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Racial profiling part 2: ‘It hurts and it’s not OK’ to fear police


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In part 1 of this post, we discussed a recent situation where a 21-year-old man was confronted by four CSPD officers, with guns drawn, because he was trying to break into his own car. That’s a lot of force, considering the 911 caller had specifically said the suspect was unarmed, no one was in danger, and he wasn’t even sure a crime was even being committed.

An innocent person was assumed to be, and treated like, a dangerous criminal. Was it because he’s black? It’s a reasonable question when more than one Colorado Springs resident has reported experiencing it. 

“I really want people to understand” the young man in this case says, “that you can comply to everything and … still be looked at as a criminal regardless of what you’re doing and regardless of what the situation is.”

“It hurts and it’s not OK in our society when you feel in fear of the police and that’s what it was,” he adds. “I was in fear for the police, I did not feel safe. I did not feel they were doing what they were doing out of safety. It felt like an attack.”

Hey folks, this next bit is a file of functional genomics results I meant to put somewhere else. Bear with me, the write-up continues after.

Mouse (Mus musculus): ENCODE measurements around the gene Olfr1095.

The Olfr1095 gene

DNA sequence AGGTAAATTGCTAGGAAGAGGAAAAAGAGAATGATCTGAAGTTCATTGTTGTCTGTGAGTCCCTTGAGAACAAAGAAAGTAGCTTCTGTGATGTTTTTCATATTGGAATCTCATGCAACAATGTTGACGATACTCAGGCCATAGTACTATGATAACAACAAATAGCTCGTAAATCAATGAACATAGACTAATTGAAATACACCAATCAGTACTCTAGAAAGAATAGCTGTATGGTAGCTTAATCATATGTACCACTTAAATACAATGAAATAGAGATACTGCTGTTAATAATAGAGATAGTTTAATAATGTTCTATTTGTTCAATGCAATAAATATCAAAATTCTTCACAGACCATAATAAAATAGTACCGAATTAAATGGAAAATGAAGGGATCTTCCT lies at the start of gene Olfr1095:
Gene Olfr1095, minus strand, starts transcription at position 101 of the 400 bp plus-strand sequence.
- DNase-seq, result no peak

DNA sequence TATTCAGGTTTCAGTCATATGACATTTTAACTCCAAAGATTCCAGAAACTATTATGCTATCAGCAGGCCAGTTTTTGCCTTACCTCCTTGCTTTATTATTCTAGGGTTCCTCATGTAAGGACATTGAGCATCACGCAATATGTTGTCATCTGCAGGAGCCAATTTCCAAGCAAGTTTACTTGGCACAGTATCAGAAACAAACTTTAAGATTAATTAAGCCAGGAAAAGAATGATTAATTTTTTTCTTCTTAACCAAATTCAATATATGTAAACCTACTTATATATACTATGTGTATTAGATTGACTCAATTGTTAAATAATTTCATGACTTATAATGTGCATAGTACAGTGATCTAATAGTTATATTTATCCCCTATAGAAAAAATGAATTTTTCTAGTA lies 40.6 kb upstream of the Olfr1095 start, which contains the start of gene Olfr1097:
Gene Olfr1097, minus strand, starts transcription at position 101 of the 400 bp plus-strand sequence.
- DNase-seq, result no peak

Is ‘draw guns, handcuff and search first; ask questions later’ official CSPD policy?

Racial profiling is hard to prove, but the officers’ behavior here raised questions. CSPD regulations presumably require arrest reports — and probably incident reports when an officer draws a gun on a suspect. None of the four officers filed any report, which might have shielded the incident from any supervisory review.

But after this and other recent allegations of excessive force against African-Americans by the CSPD, the ACLU stepped in. The group recently sent a letter seeking a swift internal investigation into this “remarkable show of force under the circumstances,” along with the seemingly unconstitutional search and arrest. We need to know if racial bias or another factor was responsible.

“Beyond the legality of the officers’ conduct,” the letter adds, “we ask the Colorado Springs Police Department to seriously consider if this is how it wants its officers engaging with community members.”

“When community members of color… are approached with unearned distrust by CSPD officers, the CSPD can only expect such distrust in return.”

We expect the police to investigate a possible car theft, but we don’t expect — and can’t allow — them to descend on potentially innocent people with guns drawn. 

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